Five Ukrainian commanders of the Azov Regiment, who were praised by Ukraine for defending the port city of Mariupol last year during an 80-day Russian offensive before surrendering as prisoners of war, have been awarded heroes welcome after returning home.
The men appeared with President Volodymyr Zelensky before crowds late Saturday in the western city of Lviv after returning to Ukraine from Turkey, where they had been held since September under the terms of a prisoner exchange with in Russia. Denys Prokopenko, one of the returned commanders, said the released fighters will rejoin the front lines, according to a video posted on Twitter through local news media.
“We definitely have something to say in the war,” Mr. Prokopenko, the commander of the regiment told reporters in Lviv. Asked if he would fight on the front lines, he replied, “That’s why we went back to Ukraine.”
Moscow was outraged by the news that Azov fighters had returned to Ukraine. The Kremlin spokesman, Dmitri S. Peskov, accused Turkey of violating an agreement to keep the men on its territory until the end of the war in Ukraine. There was no immediate comment from Turkish authorities. The government in Kyiv has not publicly explained how or why the fighters were returned to Ukraine.
Mr. admitted Peskov said the decision was tied to what he said was Ukraine’s failure in a counteroffensive that began last month. Ukraine claims it is making small but steady gains in its grueling campaign to regain territory in the south and east of the country. But Mr. Peskov said Turkey was under pressure from fellow NATO members to allow Ukrainians to return home to distract from the faltering effort to regain territory. He provided no evidence for his claims.
Russian forces reduced Mariupol before taking it, but Azov fighters held out for weeks in the city’s giant Azovstal steel works, living in underground bunkers under relentless bombardment. They surrendered on May 20 under the orders of the Kyiv government. However, their resistance has made them a symbol of opposition to the country’s military and many Ukrainians see their return as an urgent national priority. Mr. Zelensky repeatedly promised to free all Ukrainian prisoners of war.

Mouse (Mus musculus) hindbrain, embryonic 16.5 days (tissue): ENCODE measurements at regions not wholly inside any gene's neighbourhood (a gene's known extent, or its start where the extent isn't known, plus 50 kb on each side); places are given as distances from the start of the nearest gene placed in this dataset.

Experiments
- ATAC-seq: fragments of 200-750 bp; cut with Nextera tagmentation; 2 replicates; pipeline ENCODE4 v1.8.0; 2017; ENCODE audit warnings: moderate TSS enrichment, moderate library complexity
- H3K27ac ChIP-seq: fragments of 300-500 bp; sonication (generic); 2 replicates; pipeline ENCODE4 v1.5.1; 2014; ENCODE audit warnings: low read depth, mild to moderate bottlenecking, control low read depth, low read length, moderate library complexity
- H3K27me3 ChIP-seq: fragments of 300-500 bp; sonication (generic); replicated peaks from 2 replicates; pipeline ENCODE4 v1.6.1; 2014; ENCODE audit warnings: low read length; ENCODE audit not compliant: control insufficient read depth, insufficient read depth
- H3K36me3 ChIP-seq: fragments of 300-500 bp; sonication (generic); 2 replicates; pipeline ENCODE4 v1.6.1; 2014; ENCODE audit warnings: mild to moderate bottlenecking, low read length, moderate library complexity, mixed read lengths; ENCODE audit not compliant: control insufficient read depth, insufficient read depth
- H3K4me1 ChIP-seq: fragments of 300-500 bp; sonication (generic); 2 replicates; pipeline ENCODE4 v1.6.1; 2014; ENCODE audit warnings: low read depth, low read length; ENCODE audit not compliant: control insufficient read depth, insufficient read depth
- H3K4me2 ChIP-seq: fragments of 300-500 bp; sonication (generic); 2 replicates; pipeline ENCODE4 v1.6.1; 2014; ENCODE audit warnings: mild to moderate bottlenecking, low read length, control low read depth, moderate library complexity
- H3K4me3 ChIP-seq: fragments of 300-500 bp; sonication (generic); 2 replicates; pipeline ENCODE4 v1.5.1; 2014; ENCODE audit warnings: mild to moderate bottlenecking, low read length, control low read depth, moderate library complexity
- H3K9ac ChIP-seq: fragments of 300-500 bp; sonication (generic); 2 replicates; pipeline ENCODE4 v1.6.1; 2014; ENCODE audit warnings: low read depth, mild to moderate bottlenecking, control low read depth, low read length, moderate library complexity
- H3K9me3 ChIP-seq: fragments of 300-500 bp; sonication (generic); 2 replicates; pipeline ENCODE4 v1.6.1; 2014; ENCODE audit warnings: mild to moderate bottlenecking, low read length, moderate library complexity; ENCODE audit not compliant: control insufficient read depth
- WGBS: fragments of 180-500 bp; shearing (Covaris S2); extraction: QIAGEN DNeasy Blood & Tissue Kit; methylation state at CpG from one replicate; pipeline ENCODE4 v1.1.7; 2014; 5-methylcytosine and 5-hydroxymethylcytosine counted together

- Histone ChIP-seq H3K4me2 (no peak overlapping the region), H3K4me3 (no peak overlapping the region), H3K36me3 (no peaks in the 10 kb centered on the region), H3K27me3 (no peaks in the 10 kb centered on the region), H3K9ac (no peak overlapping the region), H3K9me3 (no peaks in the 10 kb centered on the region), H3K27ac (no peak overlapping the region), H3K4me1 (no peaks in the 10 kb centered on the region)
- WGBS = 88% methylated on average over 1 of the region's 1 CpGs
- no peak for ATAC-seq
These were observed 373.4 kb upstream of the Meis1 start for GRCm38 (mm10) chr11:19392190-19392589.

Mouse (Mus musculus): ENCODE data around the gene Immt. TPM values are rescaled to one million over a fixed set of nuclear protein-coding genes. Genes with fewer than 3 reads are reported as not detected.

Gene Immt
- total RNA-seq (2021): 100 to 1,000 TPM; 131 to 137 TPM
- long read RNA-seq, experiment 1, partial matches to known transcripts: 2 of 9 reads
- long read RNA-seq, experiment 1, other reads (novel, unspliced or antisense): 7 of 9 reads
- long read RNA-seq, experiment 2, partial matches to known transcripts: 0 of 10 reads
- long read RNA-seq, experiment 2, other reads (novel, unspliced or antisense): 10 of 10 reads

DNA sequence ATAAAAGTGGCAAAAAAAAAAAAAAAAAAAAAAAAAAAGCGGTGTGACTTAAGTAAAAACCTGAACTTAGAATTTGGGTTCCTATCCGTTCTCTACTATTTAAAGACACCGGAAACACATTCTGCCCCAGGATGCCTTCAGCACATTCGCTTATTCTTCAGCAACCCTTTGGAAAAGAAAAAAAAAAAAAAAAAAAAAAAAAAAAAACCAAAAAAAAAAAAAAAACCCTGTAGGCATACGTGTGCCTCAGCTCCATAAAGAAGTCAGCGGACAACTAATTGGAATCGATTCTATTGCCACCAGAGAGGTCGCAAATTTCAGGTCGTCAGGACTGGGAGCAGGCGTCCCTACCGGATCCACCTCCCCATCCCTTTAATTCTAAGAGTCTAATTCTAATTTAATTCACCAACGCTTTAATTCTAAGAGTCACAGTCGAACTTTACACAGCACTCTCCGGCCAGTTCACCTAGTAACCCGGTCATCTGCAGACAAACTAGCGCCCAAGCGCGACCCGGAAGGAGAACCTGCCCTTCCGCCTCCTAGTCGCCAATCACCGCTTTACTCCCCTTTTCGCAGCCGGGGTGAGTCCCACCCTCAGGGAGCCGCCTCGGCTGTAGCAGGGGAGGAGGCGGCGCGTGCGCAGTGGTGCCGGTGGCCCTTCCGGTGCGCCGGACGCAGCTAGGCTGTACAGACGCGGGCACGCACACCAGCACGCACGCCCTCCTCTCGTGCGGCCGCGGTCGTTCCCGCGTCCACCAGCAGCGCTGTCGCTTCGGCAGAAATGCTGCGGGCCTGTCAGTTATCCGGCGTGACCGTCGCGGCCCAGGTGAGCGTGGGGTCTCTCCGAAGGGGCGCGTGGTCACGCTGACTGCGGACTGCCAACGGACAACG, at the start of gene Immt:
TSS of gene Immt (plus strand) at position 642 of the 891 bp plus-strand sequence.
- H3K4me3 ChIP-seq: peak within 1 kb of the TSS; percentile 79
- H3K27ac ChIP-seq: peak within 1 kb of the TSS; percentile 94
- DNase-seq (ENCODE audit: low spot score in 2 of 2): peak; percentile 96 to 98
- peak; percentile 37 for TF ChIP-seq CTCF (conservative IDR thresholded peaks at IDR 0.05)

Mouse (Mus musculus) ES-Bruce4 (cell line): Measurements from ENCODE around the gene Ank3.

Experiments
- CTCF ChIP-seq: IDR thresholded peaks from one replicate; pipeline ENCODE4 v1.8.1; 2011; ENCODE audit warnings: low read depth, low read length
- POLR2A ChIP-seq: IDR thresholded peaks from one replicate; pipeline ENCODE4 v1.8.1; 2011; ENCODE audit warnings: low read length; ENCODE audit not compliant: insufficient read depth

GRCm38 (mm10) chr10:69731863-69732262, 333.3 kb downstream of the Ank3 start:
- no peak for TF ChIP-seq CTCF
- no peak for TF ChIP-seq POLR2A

Azov fighters are derided in Russia, and the Kremlin’s propaganda machine has long sought to use the far-right origins of the Azov regime as proof of the false claim that the Ukrainian state is infested with Nazism.
The men were in Turkey under a deal announced in September, in which 215 Ukrainian prisoners of war were released in exchange for the release of Viktor Medvedchuk, a wealthy Ukrainian businessman and close friend of President Vladimir V. Putin of Russia, and 54 other Russians. prisoners of war. It is not clear how many members of the Azov battalion remain in prison.
Mr. Zelensky visited Ankara on Friday and Saturday for talks with President Recep Tayyip Erdogan of Turkey ahead of a major NATO summit in Lithuania that starts next week, where Ukraine’s new application for membership in the alliance will be discussed. will be high on the agenda. Turkey opposed the Russian invasion, and Mr. Erdogan has expressed support for Ukraine’s application for NATO membership, but he also seeks to maintain close ties with Mr. Putin.
Azov fighters have returned home on the 500th day since Russia launched its all-out invasion of Ukraine. Many Ukrainians see this date as a moment to reflect on the death and destruction facing the country, but also as the beginning of a new phase of heroic resistance to Moscow.
President Andrzej Duda of Poland met with Mr. Zelensky on Sunday during a visit to the western city of Lutsk in Ukraine, where they attended a church service to mark the anniversary of the massacres of Poles by Ukrainian nationalists during World War II. Poland, another NATO member, is one of Ukraine’s strongest supporters.
Ukraine appeared to confirm that its forces were behind an explosion in October that destroyed part of the Kerch Strait Bridge connecting Russia and the Crimean Peninsula, one of the most dramatic strikes against Moscow’s interests. since the whole invasion started.
While Ukrainians celebrated the attack on the bridge as a humiliation for Mr. Putin, who took personal pride in its construction, the government in Kyiv has not officially claimed it. But on Saturday, Ukraine’s deputy defense minister Hanna Malyar listed the blast as one of the country’s achievements in the 500 days since the full-scale Russian invasion began. Responding to the post, Maria Zakharova, a spokeswoman for the Russian Foreign Ministry, said the government in Kyiv is a “terrorist regime.”
Paul Sonne contributed to the report.